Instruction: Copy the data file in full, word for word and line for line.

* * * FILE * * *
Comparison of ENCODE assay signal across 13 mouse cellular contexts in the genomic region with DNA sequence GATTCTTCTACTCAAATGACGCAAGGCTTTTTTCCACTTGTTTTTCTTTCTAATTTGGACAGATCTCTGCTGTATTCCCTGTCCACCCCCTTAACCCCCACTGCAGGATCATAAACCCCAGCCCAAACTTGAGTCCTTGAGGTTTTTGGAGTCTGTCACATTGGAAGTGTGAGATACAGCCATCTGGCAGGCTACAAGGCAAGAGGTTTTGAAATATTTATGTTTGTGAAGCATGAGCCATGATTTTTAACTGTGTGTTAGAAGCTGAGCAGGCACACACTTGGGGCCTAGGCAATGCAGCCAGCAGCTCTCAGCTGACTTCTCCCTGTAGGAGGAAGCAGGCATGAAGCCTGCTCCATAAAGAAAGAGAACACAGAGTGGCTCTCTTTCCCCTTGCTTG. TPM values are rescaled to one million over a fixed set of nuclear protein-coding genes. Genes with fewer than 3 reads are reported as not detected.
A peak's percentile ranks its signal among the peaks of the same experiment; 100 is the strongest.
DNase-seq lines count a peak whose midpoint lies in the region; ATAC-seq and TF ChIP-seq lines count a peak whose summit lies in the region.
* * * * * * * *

Comparison of ENCODE assay signal across 13 mouse cellular contexts in the genomic region with DNA sequence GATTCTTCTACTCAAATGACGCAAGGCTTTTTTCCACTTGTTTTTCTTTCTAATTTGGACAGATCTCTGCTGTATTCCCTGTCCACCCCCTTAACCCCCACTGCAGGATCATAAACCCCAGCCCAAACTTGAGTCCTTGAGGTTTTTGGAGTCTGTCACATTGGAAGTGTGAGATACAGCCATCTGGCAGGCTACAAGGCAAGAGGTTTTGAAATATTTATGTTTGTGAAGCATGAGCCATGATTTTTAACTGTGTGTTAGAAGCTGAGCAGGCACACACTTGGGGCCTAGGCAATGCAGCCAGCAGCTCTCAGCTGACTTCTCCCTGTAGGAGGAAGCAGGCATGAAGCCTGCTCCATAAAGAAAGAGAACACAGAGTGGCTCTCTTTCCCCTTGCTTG. TPM values are rescaled to one million over a fixed set of nuclear protein-coding genes. Genes with fewer than 3 reads are reported as not detected.
A peak's percentile ranks its signal among the peaks of the same experiment; 100 is the strongest.
DNase-seq lines count a peak whose midpoint lies in the region; ATAC-seq and TF ChIP-seq lines count a peak whose summit lies in the region.